Children with Asperger’s Syndrome demonstrate their anxiety through a variety/combination of behaviours:-
• Physical symptoms (stomach pains; headache; racing heart; sweaty palms; constricted chest; tight muscles; insomnia)
• Avoidance desire
• Inattention and
Anxiety in children with Asperger’s Syndrome can be triggered unconsciously; when this is coupled with their inability to verbalise effectively it compounds the effects of anxiety – the Asperger child can be extremely anxious, and unable to tell you why (they may not know themselves). They may be able to tell you they have a stomach ache, or don’t wish to go to Joey ’s birthday party, but not know why.
Children with Asperger’s Syndrome are known to have ‘perfectionist’ attitudes towards many areas of their lives, and this can be witnessed through their ‘obsessive/compulsive’ behaviours, their repetitive patterns of behaviour and their difficulty coping with change. This self-imposed ‘perfectionist’ attitude can contribute to their anxiety and ‘pressure to perform’. In other words, children with Asperger’s Syndrome usually place extreme/unrealistic demands on themselves. It’s important to remember this when dealing with an anxious ASD child.
Some useful techniques for supporting an anxious Asperger Syndrome child include:
• Physical energy ‘burn’ (physical activity such as running, bike riding, jumping on a trampoline, swimming etc)
• ‘Whole-body’ activities (tug-of-war; monkey-bar; rolling on floor/ground)
• Body brushing/massage
• Deep pressure activity (lying under a heavy blanket/cushions/mattress)
• Chewing/sucking (relieves pressure in the jaw)
• Listening (hearing what the Asperger child can tell you)
Anxiety levels in children with Asperger’s Syndrome are ‘cyclic’ in nature, making it more difficult for parents/teachers/carers to identify anxiety triggers. Cycles vary from 4-6 weeks (often linking with lunar cycles). What causes the ASD child mild anxiety one week, may cause extreme anxiety ( and/or avoidance desire) the next.
When our Asperger son was 9 he progressed from a child who was slightly more anxious than his peers, to a child who was extremely anxious, paranoid and agitated in the space of 6 months. Various methods of dealing with anxiety were introduced by the many therapists/professionals treating our son, much of them with conflicting advice. All of them failed to acknowledge the physical symptoms our Asperger son experienced, tending to present the attitude that the anxiety was “self-imposed”, and “if he’s not going to speak about what’s causing the anxiety, then we can’t help him dispel the physical symptoms of that anxiety”.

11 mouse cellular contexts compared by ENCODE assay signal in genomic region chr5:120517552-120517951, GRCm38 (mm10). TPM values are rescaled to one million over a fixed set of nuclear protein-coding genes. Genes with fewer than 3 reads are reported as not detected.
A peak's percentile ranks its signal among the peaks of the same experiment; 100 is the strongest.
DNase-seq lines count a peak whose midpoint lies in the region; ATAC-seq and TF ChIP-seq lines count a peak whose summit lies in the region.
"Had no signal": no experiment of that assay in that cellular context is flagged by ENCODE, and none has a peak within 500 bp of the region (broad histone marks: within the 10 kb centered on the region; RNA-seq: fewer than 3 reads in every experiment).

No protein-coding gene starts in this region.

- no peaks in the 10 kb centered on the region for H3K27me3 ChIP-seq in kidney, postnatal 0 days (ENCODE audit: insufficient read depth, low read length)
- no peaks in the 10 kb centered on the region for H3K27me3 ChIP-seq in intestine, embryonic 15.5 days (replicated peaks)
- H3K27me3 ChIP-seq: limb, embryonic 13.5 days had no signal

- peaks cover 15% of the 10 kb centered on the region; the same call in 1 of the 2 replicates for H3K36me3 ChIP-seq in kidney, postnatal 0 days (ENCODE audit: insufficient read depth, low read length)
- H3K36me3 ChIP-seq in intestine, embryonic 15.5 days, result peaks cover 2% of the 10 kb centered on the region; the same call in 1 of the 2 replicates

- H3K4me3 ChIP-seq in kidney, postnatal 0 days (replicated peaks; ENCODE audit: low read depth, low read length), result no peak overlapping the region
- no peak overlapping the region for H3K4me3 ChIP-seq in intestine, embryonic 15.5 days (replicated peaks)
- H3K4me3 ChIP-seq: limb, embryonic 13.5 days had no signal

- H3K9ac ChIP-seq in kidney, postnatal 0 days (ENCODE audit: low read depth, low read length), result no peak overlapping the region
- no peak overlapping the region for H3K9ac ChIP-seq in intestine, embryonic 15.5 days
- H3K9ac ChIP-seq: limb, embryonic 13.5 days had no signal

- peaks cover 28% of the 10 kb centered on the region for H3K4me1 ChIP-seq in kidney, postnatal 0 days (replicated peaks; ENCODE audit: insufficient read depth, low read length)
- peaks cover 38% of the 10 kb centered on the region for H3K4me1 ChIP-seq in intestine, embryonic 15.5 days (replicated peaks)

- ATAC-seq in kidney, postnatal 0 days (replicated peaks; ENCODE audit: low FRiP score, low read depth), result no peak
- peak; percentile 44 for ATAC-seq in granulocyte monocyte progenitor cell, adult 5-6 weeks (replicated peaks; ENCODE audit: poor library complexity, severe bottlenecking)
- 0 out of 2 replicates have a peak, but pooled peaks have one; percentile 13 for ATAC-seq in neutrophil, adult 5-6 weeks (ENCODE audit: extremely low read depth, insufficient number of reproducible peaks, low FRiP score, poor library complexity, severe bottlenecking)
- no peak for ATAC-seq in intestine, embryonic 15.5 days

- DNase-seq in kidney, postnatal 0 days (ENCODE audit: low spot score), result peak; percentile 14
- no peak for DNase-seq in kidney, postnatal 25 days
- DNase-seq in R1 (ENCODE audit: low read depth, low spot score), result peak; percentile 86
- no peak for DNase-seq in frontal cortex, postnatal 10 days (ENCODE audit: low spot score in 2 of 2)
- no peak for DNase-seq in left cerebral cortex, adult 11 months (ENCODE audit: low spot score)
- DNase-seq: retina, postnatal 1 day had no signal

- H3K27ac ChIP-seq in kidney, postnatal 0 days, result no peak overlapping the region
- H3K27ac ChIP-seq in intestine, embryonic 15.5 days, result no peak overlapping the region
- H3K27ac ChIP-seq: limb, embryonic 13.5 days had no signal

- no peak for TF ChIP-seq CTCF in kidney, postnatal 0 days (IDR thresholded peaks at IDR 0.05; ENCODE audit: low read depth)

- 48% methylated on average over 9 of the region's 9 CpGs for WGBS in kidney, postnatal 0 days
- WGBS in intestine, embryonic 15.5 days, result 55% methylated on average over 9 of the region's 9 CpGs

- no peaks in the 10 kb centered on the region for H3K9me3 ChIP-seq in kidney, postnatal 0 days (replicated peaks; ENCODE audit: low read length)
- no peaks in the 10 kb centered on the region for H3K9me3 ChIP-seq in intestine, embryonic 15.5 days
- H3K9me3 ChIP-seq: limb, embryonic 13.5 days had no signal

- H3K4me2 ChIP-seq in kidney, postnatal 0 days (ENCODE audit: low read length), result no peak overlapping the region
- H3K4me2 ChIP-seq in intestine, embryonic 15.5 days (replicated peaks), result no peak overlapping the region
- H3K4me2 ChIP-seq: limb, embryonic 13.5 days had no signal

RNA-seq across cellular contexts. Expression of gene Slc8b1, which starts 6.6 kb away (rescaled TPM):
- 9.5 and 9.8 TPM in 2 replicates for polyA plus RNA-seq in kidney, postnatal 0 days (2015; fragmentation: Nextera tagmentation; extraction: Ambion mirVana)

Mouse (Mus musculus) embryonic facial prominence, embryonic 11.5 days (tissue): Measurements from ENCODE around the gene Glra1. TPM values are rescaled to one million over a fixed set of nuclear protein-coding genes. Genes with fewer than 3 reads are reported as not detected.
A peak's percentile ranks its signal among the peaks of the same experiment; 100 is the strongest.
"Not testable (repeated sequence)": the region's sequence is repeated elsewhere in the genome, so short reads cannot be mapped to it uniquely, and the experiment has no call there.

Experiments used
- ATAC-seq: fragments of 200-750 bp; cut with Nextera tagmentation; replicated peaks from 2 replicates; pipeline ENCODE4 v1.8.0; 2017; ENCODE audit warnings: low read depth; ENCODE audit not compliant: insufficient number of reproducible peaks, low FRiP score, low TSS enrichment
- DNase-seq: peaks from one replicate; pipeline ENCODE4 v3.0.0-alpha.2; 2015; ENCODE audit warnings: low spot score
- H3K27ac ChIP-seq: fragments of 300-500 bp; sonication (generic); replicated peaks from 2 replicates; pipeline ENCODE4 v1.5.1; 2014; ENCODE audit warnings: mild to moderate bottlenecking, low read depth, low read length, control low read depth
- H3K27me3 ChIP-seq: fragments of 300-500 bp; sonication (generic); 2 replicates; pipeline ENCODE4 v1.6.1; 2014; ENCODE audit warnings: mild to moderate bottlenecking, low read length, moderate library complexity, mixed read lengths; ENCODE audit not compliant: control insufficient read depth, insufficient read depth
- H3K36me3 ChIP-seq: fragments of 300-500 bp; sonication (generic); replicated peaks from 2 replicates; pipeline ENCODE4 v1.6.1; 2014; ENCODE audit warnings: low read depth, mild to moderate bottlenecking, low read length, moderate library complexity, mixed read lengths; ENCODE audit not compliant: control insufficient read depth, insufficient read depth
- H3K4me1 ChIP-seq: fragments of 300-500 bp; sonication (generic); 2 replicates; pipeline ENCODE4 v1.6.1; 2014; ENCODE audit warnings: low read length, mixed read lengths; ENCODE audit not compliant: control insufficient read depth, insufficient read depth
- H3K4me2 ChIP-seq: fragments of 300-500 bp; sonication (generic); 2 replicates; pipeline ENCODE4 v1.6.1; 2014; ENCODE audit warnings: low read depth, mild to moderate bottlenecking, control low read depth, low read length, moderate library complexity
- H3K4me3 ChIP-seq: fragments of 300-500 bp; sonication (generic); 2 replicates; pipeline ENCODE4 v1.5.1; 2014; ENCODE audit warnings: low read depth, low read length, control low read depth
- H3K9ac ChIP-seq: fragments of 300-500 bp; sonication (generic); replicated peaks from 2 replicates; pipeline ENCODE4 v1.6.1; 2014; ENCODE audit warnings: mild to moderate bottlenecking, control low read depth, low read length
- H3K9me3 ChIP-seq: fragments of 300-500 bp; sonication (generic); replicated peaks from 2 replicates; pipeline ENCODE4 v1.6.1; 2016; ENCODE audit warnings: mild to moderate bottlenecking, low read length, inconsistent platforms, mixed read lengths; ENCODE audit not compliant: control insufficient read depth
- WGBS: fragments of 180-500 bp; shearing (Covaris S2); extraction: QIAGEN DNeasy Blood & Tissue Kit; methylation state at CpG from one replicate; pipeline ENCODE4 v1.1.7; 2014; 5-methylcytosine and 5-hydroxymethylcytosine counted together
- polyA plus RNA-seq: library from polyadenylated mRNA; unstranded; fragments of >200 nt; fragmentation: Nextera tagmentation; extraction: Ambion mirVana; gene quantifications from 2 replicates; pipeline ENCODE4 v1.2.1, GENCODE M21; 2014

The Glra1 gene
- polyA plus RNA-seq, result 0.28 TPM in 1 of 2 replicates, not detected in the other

Our son with Asperger’s Syndrome is now nearly 16, and in the last year has begun to verbalise much more about his experience of that time. He tells us he was very frightened by his physical symptoms, and most of the time he didn’t know what it was about a situation or event that was causing him anxiety, he just knew that the thought of participating sent him into panic. The ‘fight or flight’ response occured almost immediately (before he’d had a chance to process the feeling of panic) and he felt he had no control over his world.
He also says we should’ve listened to him more. For example, if he said didn’t want to go to Joey ’s birthday party, we should’ve understood that he:-
a) knew birthday parties were fun
b) liked eating party food
c) liked singing Happy Birthday
d) knew all the other kids were going
e) wanted to be like all the other kids
We should’ve understood that if there was any way he could’ve coped with the party, he would go. At that point he’d already tried 100 things in his head to talk himself into going. In saying he didn’t want to go, his real message to us was “I can’t cope with that today”.
As you support your child with Asperger’s Syndrome to cope with their anxiety be mindful of ‘hearing’ them – not all avoidance desire is ‘manipulative’ behaviour.